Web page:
Over the years, European research projects (including IMI projects) have generated vast amounts of samples and associated data. Potentially, these resources could be used to answer new research questions and so speed up the development of new treatments. However, these resources are currently under-utilised because they are effectively held in ‘silos’ and efforts to share them are hampered by complex security, legal and ethical issues. Three articles in the special issue examine how IMI projects are working to facilitate the sharing of data (and in some cases, samples) while continuing to respect rules relating to patient privacy, etc.

Here, again, NEURONET’s cross-cutting role helped the project’s working group on data sharing and re-use to deliver a paper comprising valuable examples of good practice and lessons learned on data sharing from a number of different projects.

NEURONET, along with fellow IMI ‘big data’ project EHDEN, is the focus of another paper on the importance of using data and knowledge more efficiently. NEURONET coordinated, harmonised, and integrated data and results from IMI Alzheimer’s disease projects, delivering important assets for the research community. Elsewhere, EHDEN is mapping diverse health data to a common data model.

Finally, a paper from the European Platform for Neurodegenerative Diseases (EPND) project explains how they are working to advance biomarker research and development by facilitating access to not just data, but associated samples.

A digital approach to studying disease

Three IMI projects, RADAR-AD, IDEA-FAST and MOBILISE-D, joined forces in a paper discussing the challenges, feasibility and value of digital technologies to assess the impacts of diseases such as Alzheimer’s disease on people’s daily lives.

Putting people with Alzheimer’s disease first

People with Alzheimer’s disease are closely involved in a number of IMI projects, thanks in large part to the work of patient organisation Alzheimer Europe. the Alzheimer Europe team wrote a paper offering its perspective on public involvement in research, why it matters, and how it should be reported.

Towards a platform trial for Alzheimer’s prevention

IMI project EPAD’s longitudinal cohort study resulted in a wealth of samples and data which are now available to the wider research community for further studies. Furthermore, as the project team explains, the learnings from EPAD will undoubtedly aid future attempts to set up platform trials in this field.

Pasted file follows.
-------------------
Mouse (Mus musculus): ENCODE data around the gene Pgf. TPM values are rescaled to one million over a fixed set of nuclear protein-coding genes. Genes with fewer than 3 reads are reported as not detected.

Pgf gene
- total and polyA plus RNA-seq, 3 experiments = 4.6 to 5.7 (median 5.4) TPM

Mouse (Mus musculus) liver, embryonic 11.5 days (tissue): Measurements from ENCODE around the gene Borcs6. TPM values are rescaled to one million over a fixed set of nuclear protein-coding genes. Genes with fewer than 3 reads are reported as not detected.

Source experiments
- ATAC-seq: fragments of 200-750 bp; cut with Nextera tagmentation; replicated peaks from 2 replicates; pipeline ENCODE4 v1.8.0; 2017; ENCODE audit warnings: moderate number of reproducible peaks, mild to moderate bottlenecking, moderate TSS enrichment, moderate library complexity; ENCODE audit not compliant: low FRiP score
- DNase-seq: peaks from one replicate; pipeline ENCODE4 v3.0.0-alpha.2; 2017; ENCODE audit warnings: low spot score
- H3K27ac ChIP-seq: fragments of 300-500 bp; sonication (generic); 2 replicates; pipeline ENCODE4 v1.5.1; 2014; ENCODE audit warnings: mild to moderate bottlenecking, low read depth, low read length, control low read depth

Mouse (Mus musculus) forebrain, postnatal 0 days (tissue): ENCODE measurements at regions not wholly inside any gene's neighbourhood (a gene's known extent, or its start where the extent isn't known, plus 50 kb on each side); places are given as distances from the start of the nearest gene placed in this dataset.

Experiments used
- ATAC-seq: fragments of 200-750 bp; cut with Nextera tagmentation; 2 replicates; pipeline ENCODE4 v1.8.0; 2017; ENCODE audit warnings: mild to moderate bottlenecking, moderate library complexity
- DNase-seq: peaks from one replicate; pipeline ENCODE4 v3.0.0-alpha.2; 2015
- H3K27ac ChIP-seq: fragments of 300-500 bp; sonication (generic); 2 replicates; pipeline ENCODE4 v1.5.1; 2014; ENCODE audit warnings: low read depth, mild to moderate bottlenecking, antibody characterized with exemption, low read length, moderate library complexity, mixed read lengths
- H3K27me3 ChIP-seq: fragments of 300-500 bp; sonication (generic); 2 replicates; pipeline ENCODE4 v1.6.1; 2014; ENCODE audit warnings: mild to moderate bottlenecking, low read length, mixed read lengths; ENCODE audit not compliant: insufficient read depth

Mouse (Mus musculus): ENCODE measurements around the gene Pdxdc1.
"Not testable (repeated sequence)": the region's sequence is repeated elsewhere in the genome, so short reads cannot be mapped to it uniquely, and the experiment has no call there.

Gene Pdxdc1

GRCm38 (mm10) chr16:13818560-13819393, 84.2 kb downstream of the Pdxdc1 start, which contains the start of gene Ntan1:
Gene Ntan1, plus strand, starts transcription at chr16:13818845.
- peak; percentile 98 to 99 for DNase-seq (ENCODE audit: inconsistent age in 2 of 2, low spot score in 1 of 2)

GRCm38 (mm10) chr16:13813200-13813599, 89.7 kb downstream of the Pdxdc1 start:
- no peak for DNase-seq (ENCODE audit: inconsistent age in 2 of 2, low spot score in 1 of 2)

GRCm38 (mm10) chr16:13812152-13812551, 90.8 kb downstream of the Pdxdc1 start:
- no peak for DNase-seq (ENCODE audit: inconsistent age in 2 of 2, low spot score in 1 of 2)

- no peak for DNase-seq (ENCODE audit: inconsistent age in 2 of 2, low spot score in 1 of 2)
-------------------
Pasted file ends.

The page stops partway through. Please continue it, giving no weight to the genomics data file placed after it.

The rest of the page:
A clearer picture of amyloid

The AMYPAD project added significantly to our understanding of how amyloid (a hallmark of Alzheimer’s disease) is deposited in the brain and, as they explain in their paper, how this can be measured by PET (positron emission tomography) to follow disease progression and its potential halting by a treatment.

Public-private collaboration: continuing the story in IHI

Recent months have seen the approval of the first treatments for dementia. However, the process of integrating these treatments into the healthcare system is complex. The final paper in the special issue introduces one of the very first IHI projects, PROMINENT. PROMINENT is building a digital platform to guide clinicians, in collaboration with patients and their carers, on the optimal use of novel interventions such as disease modifying treatments (DMT) while gathering real life data on the use and value of these technologies in routine care.

Meanwhile, since the special issue was finalised, IHI has launched two further projects in the Alzheimer’s field – PREDICTOM and AD-RIDDLE, both of which aim to develop ways of identifying people who are at an increased risk of developing dementia. Furthermore, AD-RIDDLE will use EPND to host its data, highlighting the links between the projects from IMI and IHI.